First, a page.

Ho for Hay

Let’s go to the Hay Festival. Three days of books and people, just over the border into Wales. Well, I’d not been to the Festival before now, for all its fame, and it’s been too long since I visited the book town that gave the world book towns. Staying just outside Hereford. A so-so townRead More

Our stories

There is no time for complacency, the next attack on knowledge is about to happen. Richard Ovenden, Burning the Books (2020) The British Library has been a news story of late, and not a happy one. On 28 October 2023 the Library fell victim to a cyber-attack. A criminal group named Rhysida infiltrated the Library’sRead More

Sawdust and spin

‘I saw them play.’ Those are precious words to be said of any notable sporting figure, that you played your part in making them great because you were there in the crowd, witness to their exceptionalism. So I saw Derek Underwood play, the Kent and England left-arm spinner, who died aged seventy-eight on 15 AprilRead More

Living London

One of the great fascinations of early cinema is the archaeology involved. While for later periods of film issues of identification are relatively clear (title, authorship, duration, variations, ownership etc), for early films when the business was young and its nature indeterminate, things are not always straightforward. If you combine this with all the changesRead More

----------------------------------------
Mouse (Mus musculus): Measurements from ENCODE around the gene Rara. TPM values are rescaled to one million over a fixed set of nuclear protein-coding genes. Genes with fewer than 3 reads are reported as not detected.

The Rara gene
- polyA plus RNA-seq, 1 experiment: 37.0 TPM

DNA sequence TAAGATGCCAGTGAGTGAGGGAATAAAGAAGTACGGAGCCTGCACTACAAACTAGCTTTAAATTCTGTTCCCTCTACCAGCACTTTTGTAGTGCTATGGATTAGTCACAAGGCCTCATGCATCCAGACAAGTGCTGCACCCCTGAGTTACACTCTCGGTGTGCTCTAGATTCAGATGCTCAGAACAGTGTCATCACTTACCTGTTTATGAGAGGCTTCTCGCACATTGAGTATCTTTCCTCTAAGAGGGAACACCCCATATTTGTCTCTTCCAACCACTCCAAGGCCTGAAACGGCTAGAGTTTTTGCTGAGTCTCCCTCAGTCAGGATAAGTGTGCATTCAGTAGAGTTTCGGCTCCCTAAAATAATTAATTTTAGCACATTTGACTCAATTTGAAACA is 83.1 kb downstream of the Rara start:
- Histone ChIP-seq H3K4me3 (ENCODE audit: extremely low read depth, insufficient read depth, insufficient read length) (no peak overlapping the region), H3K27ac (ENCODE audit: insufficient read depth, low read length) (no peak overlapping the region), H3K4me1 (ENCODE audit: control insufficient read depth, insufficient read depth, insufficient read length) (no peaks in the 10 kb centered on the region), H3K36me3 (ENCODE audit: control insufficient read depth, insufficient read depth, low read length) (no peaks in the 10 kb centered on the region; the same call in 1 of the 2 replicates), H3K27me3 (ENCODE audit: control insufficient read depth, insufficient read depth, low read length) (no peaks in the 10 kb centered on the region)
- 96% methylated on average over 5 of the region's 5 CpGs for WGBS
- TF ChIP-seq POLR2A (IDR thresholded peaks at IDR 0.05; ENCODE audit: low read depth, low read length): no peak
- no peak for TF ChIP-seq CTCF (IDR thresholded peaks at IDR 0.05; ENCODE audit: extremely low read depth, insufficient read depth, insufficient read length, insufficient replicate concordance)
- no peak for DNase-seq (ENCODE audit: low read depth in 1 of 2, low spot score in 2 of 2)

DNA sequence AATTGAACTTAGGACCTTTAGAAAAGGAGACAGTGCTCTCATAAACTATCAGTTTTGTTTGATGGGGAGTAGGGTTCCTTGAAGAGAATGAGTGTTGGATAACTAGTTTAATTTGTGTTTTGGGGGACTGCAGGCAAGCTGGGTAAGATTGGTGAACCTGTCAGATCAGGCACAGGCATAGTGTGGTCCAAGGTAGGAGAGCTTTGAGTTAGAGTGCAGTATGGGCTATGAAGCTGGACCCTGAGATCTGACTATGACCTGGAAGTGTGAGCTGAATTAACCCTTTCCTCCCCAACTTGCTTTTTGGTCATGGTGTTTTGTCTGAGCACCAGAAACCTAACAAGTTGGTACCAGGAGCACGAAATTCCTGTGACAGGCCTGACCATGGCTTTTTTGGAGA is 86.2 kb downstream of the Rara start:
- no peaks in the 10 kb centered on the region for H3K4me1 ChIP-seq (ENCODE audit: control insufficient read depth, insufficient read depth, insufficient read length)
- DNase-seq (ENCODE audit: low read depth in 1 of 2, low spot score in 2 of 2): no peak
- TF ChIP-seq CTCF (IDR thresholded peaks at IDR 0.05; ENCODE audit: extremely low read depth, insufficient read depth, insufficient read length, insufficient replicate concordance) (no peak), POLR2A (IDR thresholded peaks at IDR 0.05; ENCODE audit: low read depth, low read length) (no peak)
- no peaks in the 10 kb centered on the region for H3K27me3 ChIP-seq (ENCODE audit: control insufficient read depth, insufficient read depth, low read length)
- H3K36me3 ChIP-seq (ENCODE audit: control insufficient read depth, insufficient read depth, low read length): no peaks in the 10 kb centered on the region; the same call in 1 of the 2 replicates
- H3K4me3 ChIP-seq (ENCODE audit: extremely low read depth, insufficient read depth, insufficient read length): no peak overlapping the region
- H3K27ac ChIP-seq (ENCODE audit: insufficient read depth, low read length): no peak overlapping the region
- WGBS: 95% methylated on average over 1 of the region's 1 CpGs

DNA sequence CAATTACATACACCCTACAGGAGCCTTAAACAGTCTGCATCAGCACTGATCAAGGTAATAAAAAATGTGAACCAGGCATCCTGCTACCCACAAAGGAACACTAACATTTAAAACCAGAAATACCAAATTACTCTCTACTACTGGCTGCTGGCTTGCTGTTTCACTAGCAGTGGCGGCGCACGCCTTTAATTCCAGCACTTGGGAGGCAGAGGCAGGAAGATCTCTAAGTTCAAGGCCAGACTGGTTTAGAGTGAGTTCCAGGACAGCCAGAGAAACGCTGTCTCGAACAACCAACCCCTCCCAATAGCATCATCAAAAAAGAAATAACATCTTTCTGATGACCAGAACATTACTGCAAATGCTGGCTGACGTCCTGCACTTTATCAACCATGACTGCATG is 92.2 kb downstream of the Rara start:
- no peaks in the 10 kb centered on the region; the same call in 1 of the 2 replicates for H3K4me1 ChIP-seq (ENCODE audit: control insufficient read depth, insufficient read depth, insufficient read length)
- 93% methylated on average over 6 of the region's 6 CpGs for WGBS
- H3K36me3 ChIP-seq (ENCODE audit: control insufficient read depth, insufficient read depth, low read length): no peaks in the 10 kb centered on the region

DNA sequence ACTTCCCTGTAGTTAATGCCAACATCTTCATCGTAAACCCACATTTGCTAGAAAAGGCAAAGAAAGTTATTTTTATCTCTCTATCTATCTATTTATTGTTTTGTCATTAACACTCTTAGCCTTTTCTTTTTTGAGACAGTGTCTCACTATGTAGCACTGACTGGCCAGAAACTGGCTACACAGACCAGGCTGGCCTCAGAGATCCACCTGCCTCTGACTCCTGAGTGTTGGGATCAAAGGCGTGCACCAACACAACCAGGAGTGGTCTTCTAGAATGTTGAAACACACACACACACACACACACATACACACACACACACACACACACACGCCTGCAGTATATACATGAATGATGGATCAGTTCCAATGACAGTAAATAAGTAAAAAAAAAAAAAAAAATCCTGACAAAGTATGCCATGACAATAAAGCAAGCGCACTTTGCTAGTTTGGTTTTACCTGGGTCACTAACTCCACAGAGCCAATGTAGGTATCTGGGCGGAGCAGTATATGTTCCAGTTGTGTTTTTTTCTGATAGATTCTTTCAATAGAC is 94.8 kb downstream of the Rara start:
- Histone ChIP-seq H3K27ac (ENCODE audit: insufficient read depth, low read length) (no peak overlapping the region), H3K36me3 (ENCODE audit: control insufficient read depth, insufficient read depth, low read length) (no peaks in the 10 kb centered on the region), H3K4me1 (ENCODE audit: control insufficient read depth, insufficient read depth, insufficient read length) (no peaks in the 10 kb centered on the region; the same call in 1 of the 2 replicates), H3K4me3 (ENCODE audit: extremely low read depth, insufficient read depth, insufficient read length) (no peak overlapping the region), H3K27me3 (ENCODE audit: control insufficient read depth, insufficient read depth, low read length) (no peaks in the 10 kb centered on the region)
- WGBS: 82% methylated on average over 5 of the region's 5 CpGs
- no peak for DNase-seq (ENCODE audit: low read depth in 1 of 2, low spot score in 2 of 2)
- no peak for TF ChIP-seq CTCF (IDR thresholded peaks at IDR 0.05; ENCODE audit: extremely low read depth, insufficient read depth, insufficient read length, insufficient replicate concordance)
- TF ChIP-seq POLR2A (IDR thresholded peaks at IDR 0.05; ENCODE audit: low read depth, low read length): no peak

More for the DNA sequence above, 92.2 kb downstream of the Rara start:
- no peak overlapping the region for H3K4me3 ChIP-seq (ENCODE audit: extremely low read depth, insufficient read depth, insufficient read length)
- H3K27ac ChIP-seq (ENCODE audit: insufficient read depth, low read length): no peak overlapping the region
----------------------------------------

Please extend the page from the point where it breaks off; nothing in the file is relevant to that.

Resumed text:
Motion and time

In 1830 two men were born who were to have an immense influence on the creation of cinematography, both technically and aesthetically. Both died in the same year, 1904. Eadweard Muybridge and Etienne-Jules Marey are recognised as the twin pillars on which the art and science of motion pictures were formed. It is a measureRead More

The ideal home

Although a regular visitor to the Lake District, the one lake that I seldom visit is Windermere. Windermere is where the unadventurous go, seeking out cake shops, boating trips or Beatrix Potter-themed attractions. The countryside surrounding the vast lake is attractive enough, in a benign way, but the spirit of the lakes lies to theRead More

Stephen Herbert

On 21 February 1996, the former Regent Polytechnic Theatre at the University of Westminster hosted a film show. It recreated the first exhibition of projected films for a paying audience in the UK, at the same venue, 100 years before. It was entirely appropriate that the projectionist on that centenary day, operating a Lumière Cinématographe,Read More